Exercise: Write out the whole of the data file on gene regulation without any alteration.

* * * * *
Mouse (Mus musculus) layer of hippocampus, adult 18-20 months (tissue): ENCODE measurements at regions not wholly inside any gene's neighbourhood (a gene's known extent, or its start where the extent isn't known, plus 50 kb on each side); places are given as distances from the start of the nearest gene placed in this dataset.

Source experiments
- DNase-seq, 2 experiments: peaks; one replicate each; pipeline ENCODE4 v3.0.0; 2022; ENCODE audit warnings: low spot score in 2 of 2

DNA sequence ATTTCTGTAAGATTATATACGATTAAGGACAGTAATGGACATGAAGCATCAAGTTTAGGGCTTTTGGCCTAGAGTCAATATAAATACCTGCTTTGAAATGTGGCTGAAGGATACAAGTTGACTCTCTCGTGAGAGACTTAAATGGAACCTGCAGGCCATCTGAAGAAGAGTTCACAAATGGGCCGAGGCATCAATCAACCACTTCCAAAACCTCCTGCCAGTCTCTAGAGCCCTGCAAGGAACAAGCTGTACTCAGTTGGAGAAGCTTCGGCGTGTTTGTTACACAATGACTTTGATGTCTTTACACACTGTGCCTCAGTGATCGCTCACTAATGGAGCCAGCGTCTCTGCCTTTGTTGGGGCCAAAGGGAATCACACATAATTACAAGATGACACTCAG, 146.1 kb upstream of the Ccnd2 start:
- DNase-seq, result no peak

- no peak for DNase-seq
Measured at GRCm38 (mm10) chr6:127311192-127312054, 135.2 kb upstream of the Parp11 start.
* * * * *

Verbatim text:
Mouse (Mus musculus) layer of hippocampus, adult 18-20 months (tissue): ENCODE measurements at regions not wholly inside any gene's neighbourhood (a gene's known extent, or its start where the extent isn't known, plus 50 kb on each side); places are given as distances from the start of the nearest gene placed in this dataset.

Source experiments
- DNase-seq, 2 experiments: peaks; one replicate each; pipeline ENCODE4 v3.0.0; 2022; ENCODE audit warnings: low spot score in 2 of 2

DNA sequence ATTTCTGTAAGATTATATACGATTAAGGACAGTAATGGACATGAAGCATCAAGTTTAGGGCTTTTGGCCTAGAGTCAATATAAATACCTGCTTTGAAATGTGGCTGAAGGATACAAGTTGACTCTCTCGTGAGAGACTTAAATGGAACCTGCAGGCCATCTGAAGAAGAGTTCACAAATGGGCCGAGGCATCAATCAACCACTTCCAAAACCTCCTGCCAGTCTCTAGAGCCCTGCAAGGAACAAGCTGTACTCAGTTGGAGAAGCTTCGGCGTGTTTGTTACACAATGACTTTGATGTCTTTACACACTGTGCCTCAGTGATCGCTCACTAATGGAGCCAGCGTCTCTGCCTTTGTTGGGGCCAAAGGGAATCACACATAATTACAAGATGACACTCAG, 146.1 kb upstream of the Ccnd2 start:
- DNase-seq, result no peak

- no peak for DNase-seq
Measured at GRCm38 (mm10) chr6:127311192-127312054, 135.2 kb upstream of the Parp11 start.